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Domestic airlines have chosen an incrementally rising flight path for this year’s winter season to claw back to pre-pandemic levels of activity. That’s the reading from the granular flight schedules that they have submitted to the aviation regulator. This suggests that airlines are expecting a modest and gradual rise in passenger demand during this period, not a sharp bounceback.

Twice a year, airlines submit a detailed outline of their plans: a summer schedule (typically, April to September), and a winter schedule (October to March), the latest of which was released recently. In these schedules, each airline lists its planned routes, number of flights, aircraft make and timings. Put together, this is a measure of the seat capacity likely to be available during the designated period.

Winter schedule 2021 saw airlines ferry 55 million domestic passengers, or 78% of winter 2019, the last period that was largely unaffected by covid-19. In winter 2021, they had outlined a seat capacity of about 75 million. For winter 2022, they have increased their stated capacity by 6% to about 80 million. Whether they continue the upward climb in passengers, and at what rate, will be watched.

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There are significant variances in individual flight paths, which could reshape the sector. Market leader IndiGo and Tata Group flagship Vistara show healthy increases in stated seat capacity and gains in share of seat capacity. Beleaguered SpiceJet has just about held on. The other airline under pressure, Go First, is the big loser, with a year-on-year drop of 42% in stated seat capacity.

Tier-1 focus

Airlines have lined up flights from 105 airports in winter 2022, against 107 airports in winter 2021. To recover to pre-pandemic levels, airlines are throwing their weight behind their original source of growth: the large centres. Leading the way are the six tier-1 airports, each of which has a stated seat capacity of above 4 million for winter 2022. These six airports account for 56% of the industry seat capacity for winter 2022, and 58% of actual passenger movement between January and October 2022, according to the Airports Authority of India.

Against the sectoral increase of 6% in seating capacity, airlines have assigned 8.3% more departure seats this season to these tier-1 airports. Similarly, a hike of 7.7% has been earmarked for the 11 tier-2 airports, which have a 22% share in overall seat capacity. By comparison, tier-4 and tier-5 airports have seen airlines, especially Go First and SpiceJet, prune capacity.

Buoyant Bengaluru

Among the six tier-1 airports, two southern airports—Bengaluru and Chennai—have seen the highest rate of growth in seat capacity in winter 2022. Bengaluru recently added a new terminal, boosting its passenger handling capacity, to go with the second runway it commissioned in December 2019. Coupled with Mumbai’s constraints to expand capacity, Bengaluru could inch closer to the number two spot. Other tier-I and tier-II airports that have seen significant increases in capacity this season are Pune, Ahmedabad, Visakhapatnam and Bhubaneswar. In this set, declines are seen for Goa, Patna and Srinagar.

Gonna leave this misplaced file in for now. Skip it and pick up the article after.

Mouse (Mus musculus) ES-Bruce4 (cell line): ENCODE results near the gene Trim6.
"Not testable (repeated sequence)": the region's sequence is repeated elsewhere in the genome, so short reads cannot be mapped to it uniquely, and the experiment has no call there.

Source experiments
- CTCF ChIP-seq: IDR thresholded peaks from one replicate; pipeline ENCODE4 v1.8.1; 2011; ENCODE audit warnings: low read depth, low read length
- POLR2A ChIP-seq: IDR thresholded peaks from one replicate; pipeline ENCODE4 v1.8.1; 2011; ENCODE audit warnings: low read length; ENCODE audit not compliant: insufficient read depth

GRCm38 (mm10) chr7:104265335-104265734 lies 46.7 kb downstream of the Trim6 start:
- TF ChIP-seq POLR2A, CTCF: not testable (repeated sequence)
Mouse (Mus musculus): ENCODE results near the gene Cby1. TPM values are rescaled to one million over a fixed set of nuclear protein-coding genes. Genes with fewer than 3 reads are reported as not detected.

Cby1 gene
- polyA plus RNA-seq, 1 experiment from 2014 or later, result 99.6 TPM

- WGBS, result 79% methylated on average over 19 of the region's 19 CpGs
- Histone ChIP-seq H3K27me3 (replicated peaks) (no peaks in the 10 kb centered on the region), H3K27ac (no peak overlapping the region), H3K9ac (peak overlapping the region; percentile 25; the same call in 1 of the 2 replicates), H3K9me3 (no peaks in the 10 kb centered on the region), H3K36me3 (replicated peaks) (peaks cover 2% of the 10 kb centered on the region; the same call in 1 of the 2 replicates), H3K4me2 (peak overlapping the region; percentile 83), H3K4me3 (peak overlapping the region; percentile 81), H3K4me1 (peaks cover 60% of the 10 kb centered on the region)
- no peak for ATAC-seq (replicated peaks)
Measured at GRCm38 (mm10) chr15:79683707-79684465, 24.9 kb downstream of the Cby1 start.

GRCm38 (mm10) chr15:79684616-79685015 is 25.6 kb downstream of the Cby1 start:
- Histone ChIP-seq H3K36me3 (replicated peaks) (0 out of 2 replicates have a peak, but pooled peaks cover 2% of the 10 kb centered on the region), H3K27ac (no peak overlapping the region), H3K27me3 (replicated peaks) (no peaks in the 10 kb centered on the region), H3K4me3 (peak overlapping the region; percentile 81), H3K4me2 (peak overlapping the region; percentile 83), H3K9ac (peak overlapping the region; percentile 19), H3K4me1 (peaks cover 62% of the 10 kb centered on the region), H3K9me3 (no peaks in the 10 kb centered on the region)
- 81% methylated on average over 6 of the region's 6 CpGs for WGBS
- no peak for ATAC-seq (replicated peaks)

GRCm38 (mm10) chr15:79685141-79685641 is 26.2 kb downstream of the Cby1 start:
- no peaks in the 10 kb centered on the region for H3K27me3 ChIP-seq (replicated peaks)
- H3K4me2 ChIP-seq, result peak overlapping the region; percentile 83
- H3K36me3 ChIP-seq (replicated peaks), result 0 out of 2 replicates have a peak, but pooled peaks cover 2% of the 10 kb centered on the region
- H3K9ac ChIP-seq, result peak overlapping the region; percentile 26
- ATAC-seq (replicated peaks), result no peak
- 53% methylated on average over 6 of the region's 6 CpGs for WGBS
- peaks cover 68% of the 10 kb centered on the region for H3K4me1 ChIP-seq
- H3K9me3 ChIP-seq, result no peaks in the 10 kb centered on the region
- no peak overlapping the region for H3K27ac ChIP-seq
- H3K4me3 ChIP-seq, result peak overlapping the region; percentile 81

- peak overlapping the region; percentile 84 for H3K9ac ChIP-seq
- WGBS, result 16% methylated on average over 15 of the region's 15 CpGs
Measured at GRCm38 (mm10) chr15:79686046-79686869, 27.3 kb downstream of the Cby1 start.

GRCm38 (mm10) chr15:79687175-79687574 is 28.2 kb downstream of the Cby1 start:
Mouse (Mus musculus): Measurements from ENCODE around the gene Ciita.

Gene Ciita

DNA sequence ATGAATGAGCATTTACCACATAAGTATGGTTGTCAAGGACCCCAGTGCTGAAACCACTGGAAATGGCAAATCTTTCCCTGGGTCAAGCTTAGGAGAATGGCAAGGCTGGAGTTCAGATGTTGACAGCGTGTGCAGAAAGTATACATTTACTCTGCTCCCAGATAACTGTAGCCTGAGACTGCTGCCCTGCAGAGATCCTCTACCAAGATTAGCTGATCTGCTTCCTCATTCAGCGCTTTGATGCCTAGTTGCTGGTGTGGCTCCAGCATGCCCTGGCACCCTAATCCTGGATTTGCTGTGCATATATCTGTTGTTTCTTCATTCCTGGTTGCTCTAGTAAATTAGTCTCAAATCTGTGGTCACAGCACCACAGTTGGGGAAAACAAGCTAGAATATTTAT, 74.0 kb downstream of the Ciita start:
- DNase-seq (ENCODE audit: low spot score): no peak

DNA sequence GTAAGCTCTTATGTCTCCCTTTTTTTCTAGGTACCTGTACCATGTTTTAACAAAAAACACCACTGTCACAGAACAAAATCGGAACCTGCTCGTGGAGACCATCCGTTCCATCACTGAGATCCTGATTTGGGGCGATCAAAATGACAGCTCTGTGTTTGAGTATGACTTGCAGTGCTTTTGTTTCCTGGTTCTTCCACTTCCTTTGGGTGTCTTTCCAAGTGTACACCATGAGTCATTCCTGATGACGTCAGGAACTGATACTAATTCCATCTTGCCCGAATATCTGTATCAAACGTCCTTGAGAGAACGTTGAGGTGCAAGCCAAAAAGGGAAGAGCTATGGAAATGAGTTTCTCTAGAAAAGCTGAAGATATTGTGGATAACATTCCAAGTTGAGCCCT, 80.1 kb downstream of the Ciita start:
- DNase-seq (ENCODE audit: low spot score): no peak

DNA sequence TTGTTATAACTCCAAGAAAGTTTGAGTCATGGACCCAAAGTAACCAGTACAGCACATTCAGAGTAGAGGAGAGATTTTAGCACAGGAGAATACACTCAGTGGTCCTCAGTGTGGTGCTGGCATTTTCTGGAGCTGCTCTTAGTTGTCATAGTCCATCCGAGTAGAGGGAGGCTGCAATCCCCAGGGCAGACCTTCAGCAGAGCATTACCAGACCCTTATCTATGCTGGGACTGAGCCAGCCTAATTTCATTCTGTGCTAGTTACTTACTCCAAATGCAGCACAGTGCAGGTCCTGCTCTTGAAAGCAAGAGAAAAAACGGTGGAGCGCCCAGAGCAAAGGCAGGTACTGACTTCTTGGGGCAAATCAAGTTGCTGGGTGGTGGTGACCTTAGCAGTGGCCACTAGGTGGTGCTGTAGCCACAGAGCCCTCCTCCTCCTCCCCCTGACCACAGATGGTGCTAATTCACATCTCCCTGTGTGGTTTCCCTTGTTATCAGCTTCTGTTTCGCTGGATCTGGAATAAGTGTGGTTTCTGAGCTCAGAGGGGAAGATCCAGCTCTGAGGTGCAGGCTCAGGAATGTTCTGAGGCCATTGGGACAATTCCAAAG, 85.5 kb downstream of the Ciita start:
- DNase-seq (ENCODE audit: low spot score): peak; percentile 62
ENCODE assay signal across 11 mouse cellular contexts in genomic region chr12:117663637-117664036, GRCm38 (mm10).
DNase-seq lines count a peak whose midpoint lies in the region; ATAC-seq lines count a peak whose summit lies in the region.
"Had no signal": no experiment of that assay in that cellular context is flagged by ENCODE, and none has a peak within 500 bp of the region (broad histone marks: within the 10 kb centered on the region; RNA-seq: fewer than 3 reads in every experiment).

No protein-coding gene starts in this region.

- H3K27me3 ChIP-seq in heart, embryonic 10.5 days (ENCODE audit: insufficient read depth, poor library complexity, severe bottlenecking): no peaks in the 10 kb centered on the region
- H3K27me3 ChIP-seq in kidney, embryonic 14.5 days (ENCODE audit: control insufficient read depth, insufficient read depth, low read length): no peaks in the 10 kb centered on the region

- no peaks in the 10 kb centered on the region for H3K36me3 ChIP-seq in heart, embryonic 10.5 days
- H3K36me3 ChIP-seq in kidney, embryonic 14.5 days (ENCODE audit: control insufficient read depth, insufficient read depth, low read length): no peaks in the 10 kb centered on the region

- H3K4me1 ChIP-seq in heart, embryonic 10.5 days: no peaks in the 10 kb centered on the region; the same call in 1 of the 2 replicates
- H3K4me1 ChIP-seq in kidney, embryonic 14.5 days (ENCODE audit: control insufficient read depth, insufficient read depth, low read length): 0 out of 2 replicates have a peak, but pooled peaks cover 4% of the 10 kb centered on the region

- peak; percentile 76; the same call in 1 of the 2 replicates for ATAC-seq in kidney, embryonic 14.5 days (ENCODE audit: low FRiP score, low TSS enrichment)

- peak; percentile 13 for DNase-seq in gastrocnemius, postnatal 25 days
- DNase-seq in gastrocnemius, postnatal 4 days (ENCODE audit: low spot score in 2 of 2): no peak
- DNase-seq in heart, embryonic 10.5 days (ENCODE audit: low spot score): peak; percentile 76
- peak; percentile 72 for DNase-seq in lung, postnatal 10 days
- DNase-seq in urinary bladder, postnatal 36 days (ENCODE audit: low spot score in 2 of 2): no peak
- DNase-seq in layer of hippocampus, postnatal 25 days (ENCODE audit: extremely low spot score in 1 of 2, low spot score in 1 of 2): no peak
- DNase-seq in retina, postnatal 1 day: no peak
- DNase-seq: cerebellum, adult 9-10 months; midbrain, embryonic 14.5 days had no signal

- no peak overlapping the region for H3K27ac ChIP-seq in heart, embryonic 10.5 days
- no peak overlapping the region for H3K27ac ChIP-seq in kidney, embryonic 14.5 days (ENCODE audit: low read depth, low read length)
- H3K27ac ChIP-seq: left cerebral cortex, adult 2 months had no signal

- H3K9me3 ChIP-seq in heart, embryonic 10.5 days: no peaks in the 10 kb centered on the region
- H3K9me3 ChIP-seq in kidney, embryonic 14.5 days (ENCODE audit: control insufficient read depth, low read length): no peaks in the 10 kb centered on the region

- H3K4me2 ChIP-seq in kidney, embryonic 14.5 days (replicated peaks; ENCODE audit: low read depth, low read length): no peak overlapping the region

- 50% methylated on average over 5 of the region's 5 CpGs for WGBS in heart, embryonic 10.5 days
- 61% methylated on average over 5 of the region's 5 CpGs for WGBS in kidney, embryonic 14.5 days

Among smaller airports, there are 24—or, nearly a quarter of all airports seeing commercial flights—where the cutback in seat capacity exceeds 20%. Included in these are centres with a seat capacity above the 200,000 mark for winter 2022 (Gorakhpur, Leh, Darbhanga), as well as marginal ones (Pathankot, Kishangarh, Kandla). One reason is the continuity issues facing the Centre’s regional connectivity scheme.

Solidity and fragility

In choices relating to their basket of centres, each of the four prominent domestic players appears to have taken a different flight path for the winter of 2022. Among the four, IndiGo has increased or retained capacity for three of every four of its centres—the highest. Following it is SpiceJet, though it is struggling with cash and credibility after a series of safety issues. Go First has seen cutbacks in 9 of every 10 routes.

The troika of Tata airlines is an interesting story, with centre gains and losses at similar levels. The portfolio of Tata airlines are all in restructuring mode, and the current schedule appears to reflect that. There’s no big-bang increase in capacity to challenge IndiGo for now. This also reflects the overall market outlook, with headwinds arising from passenger demand and low availability of spare parts.

www.howindialives.com is a database and search engine for public data.

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